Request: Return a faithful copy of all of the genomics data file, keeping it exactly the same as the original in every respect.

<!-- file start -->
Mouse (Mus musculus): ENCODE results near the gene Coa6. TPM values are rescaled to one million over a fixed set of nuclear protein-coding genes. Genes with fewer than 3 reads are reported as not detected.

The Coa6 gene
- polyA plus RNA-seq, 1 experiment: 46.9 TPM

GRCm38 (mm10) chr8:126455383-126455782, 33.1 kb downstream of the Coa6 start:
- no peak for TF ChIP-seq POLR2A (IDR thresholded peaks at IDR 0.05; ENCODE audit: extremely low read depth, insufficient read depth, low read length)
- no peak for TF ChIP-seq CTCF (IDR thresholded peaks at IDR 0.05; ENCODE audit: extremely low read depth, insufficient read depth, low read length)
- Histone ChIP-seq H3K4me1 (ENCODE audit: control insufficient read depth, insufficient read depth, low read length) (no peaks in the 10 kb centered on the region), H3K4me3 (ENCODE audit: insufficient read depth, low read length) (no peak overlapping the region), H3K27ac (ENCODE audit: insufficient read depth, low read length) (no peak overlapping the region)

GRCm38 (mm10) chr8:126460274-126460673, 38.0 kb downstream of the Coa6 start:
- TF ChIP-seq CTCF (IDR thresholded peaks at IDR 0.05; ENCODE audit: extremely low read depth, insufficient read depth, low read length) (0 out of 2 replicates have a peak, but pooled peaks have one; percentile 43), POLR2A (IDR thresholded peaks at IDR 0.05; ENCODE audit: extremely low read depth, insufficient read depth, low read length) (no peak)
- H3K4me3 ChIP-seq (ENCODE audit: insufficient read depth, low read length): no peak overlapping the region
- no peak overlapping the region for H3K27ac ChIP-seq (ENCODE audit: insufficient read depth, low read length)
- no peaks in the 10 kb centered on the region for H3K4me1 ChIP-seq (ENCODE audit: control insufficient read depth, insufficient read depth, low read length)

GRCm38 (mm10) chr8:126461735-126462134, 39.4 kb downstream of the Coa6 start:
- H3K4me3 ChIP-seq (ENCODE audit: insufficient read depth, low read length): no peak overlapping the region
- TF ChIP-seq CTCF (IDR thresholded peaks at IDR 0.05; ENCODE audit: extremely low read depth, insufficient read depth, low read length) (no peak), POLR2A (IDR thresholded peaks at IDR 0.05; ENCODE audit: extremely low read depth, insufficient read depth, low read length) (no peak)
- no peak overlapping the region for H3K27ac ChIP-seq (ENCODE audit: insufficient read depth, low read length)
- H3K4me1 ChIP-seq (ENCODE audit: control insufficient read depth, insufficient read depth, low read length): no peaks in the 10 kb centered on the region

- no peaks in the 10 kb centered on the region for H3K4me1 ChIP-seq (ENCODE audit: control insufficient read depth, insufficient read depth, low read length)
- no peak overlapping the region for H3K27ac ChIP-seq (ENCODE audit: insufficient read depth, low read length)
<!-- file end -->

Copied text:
Mouse (Mus musculus): ENCODE results near the gene Coa6. TPM values are rescaled to one million over a fixed set of nuclear protein-coding genes. Genes with fewer than 3 reads are reported as not detected.

The Coa6 gene
- polyA plus RNA-seq, 1 experiment: 46.9 TPM

GRCm38 (mm10) chr8:126455383-126455782, 33.1 kb downstream of the Coa6 start:
- no peak for TF ChIP-seq POLR2A (IDR thresholded peaks at IDR 0.05; ENCODE audit: extremely low read depth, insufficient read depth, low read length)
- no peak for TF ChIP-seq CTCF (IDR thresholded peaks at IDR 0.05; ENCODE audit: extremely low read depth, insufficient read depth, low read length)
- Histone ChIP-seq H3K4me1 (ENCODE audit: control insufficient read depth, insufficient read depth, low read length) (no peaks in the 10 kb centered on the region), H3K4me3 (ENCODE audit: insufficient read depth, low read length) (no peak overlapping the region), H3K27ac (ENCODE audit: insufficient read depth, low read length) (no peak overlapping the region)

GRCm38 (mm10) chr8:126460274-126460673, 38.0 kb downstream of the Coa6 start:
- TF ChIP-seq CTCF (IDR thresholded peaks at IDR 0.05; ENCODE audit: extremely low read depth, insufficient read depth, low read length) (0 out of 2 replicates have a peak, but pooled peaks have one; percentile 43), POLR2A (IDR thresholded peaks at IDR 0.05; ENCODE audit: extremely low read depth, insufficient read depth, low read length) (no peak)
- H3K4me3 ChIP-seq (ENCODE audit: insufficient read depth, low read length): no peak overlapping the region
- no peak overlapping the region for H3K27ac ChIP-seq (ENCODE audit: insufficient read depth, low read length)
- no peaks in the 10 kb centered on the region for H3K4me1 ChIP-seq (ENCODE audit: control insufficient read depth, insufficient read depth, low read length)

GRCm38 (mm10) chr8:126461735-126462134, 39.4 kb downstream of the Coa6 start:
- H3K4me3 ChIP-seq (ENCODE audit: insufficient read depth, low read length): no peak overlapping the region
- TF ChIP-seq CTCF (IDR thresholded peaks at IDR 0.05; ENCODE audit: extremely low read depth, insufficient read depth, low read length) (no peak), POLR2A (IDR thresholded peaks at IDR 0.05; ENCODE audit: extremely low read depth, insufficient read depth, low read length) (no peak)
- no peak overlapping the region for H3K27ac ChIP-seq (ENCODE audit: insufficient read depth, low read length)
- H3K4me1 ChIP-seq (ENCODE audit: control insufficient read depth, insufficient read depth, low read length): no peaks in the 10 kb centered on the region

- no peaks in the 10 kb centered on the region for H3K4me1 ChIP-seq (ENCODE audit: control insufficient read depth, insufficient read depth, low read length)
- no peak overlapping the region for H3K27ac ChIP-seq (ENCODE audit: insufficient read depth, low read length)